Digital identity

Digital identity offers an easier way to sign up for a service or prove who you are online. Even more importantly, for 1.1 billion people who don’t have any ID, digital identity offers a path to actually having a usable proof of identity. For many without traditional ID documentation, digital identity is the first step to gain access to basic financial services and help lift them and their families out of poverty.


Many of us who have an official identity document, take it for granted, whereas in other parts of the world, the idea of having an identity is a luxury. Identity is the fundamental key that unlocks the ability to open a bank account, vote, drive, start a job, receive medical services, fly on a plane, participate in online marketplaces, and even buy products and services with one click.

Effective identity systems are a cornerstone element of a modern, functioning society, helping to establish trust between organizations and individuals to ensure products and services are delivered to the appropriate party. A reliable identity system can mitigate the risk of fraud and effectively manage access to various levels of service.

To fight against corruption and terrorist financing, organizations require identity systems to help meet compliance requirements, such as Know Your Customer (KYC) and Anti-Money Laundering (AML) rules. These requirements can’t be understated; identity rules are the front line in the fight against criminals, as bad actors try to hide who they are when moving laundered money.

Digital Identity for Different Use Cases

Technically, ISO/IEC 24760-1 defines identity as “set of attributes related to an entity.” Digital identity, therefore, is determining which set of digital attributes to ascribe to an entity.

In this era of big data, there’s a lot of information collected on people and their digital activities. What set of data is most effective for building trust? Offers the most security? Protects personally identifiable information (PII)? Delivers effective levels of risk-mitigation? Ensures compliance? Provides a seamless onboarding experience?

There’s not one use-case, so there’s not one answer; different data sets will offer different trade-offs and it’s up to the parties involved to determine how they balance the value of each set.

That’s not to say it’s impossible to create a workable digital identity framework. Rather, a ubiquitous digital identity requires being adaptable, offering effective levels of security, being reliable and allowing the individual certain controls over their information.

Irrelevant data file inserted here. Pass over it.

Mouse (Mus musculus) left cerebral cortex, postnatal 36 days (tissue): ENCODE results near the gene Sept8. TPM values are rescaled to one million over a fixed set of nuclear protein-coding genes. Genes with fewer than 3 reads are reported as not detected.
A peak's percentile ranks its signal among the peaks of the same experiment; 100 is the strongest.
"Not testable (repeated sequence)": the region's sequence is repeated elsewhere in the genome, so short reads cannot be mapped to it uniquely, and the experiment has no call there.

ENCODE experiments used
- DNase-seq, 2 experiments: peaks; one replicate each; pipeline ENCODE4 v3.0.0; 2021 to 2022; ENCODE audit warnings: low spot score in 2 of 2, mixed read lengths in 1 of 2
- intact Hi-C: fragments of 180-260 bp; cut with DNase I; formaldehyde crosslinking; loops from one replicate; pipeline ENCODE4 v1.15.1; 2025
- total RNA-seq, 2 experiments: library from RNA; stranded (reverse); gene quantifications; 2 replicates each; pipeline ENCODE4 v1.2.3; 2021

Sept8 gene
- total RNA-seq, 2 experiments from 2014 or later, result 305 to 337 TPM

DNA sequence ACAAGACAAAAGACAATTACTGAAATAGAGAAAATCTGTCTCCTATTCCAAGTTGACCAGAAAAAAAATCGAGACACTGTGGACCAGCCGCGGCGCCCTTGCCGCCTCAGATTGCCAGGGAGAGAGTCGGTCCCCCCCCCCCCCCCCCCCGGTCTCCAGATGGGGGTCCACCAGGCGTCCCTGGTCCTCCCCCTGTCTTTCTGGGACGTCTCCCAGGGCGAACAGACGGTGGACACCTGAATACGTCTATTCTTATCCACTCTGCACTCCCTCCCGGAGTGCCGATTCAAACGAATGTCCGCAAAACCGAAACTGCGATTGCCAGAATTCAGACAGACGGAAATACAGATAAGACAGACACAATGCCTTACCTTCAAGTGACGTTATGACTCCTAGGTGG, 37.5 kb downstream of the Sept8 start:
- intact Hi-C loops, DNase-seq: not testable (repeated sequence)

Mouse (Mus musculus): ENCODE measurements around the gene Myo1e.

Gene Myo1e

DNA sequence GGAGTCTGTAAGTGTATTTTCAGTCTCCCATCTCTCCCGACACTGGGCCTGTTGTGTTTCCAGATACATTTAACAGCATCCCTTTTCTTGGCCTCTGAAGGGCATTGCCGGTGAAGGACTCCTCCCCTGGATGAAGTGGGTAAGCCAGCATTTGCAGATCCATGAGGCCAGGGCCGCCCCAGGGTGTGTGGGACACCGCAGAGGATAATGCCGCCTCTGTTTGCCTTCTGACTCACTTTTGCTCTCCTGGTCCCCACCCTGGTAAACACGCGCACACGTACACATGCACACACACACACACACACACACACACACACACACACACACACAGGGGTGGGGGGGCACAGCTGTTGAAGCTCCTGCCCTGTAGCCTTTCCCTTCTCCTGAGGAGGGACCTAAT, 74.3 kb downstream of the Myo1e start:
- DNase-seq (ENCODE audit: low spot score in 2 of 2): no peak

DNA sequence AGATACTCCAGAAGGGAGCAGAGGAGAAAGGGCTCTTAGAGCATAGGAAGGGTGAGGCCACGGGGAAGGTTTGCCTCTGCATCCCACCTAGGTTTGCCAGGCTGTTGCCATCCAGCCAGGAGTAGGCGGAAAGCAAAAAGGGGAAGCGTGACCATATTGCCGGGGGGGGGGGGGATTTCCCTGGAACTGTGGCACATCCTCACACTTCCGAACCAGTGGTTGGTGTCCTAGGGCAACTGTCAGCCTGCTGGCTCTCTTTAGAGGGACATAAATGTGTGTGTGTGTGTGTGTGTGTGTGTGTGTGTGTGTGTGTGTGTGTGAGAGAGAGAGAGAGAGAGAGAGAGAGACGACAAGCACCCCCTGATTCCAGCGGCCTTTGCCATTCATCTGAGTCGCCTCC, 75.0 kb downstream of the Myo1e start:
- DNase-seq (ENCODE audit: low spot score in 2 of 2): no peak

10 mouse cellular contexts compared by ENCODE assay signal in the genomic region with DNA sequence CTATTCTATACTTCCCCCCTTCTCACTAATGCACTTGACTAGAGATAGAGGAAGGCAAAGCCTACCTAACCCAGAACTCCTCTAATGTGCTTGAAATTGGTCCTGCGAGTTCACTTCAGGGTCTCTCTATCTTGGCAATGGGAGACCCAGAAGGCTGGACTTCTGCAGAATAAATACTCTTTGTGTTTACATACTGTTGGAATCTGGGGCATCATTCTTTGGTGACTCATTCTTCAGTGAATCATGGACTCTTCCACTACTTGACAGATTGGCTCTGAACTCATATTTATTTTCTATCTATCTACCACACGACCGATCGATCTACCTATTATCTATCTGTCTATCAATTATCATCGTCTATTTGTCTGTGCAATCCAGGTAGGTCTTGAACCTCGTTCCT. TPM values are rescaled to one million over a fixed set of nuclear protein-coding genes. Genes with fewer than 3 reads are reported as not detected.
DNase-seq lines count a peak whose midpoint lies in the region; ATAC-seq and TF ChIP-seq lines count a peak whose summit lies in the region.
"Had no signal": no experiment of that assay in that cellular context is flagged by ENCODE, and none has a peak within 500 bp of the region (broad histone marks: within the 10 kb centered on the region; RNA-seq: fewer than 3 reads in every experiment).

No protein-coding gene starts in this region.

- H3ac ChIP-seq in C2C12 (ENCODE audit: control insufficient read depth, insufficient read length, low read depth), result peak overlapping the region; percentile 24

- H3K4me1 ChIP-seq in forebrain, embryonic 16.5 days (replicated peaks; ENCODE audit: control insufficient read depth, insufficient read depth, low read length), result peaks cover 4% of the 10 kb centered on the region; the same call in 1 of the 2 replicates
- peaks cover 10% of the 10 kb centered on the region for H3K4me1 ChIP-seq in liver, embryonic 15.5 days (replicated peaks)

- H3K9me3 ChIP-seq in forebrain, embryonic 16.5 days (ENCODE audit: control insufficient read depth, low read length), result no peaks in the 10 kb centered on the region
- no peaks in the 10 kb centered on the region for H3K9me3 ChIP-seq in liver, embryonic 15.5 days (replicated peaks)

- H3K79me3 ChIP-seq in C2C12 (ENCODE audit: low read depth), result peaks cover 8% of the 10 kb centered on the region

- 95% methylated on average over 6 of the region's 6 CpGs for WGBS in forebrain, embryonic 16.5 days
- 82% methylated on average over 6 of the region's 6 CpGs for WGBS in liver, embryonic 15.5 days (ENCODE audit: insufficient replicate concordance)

In Europe, eIDAS “seeks to enhance trust in electronic transactions in the internal market by providing a common foundation for secure electronic interaction between citizens, businesses and public authorities, thereby increasing the effectiveness of public and private online services, electronic business and electronic commerce in the Union.”

eIDAS lists 77 objectives to build trust online and create a digital identity system that works across the EU. The regulation will apply to public services and require member states to accept other member states electronic identity schemes.  Creating a proper digital identity scheme is arduous complex task. For example, eIDAS stipulates 52 articles to reach the objectives.

Identity Schemes

There are numerous other digital identity schemes on their way and not all are from countries which are considered leading edge. Samoa, a small Pacific island country of 190,000 people is planning a national digital ID system. Thailand will launch their digital ID system by the end of this year. Estonia has had digital ID capabilities on its national ID card since 2001. There are 60 different countries that currently offer some form of electronic ID.

While adoption of new identity schemes help advance the use of digital identity and offer clarity within a jurisdiction, other considerations include cross-border business, travel, payments and other international identity use-cases.

With the various use cases and values placed on attributes (security vs privacy, individual power vs central control), having one grand identity scheme does not seem practical.

Even with all the support from EU nations behind eIDAS, it only covers public entities at this point. Extending it to cover all private companies is a work in progress.

While one single digital identity system might be unattainable, on a more practical level, it doesn’t matter. With digital information that is configurable, translatable, adaptable and computable; digital systems can communicate with each other automatically to determine verification and authentication.

As long as systems account for the various stipulations, scenarios, requirements and limitations, the objective is the same – an identity system that effectively verifies individuals to enable them to partake in the services and opportunities that they require and desire.

The promise of digital identity is one that is easy to use, both for consumers and businesses. It’s secure, allowing only legitimate users access to the specific service. It ensures compliance. It builds trust online, across the globe.

The fact is, this identity nirvana is close at hand. Smart companies are building it now. Before long, all global citizens will have access to digital identity and we’ll all be able to partake in the full range of opportunities the future holds.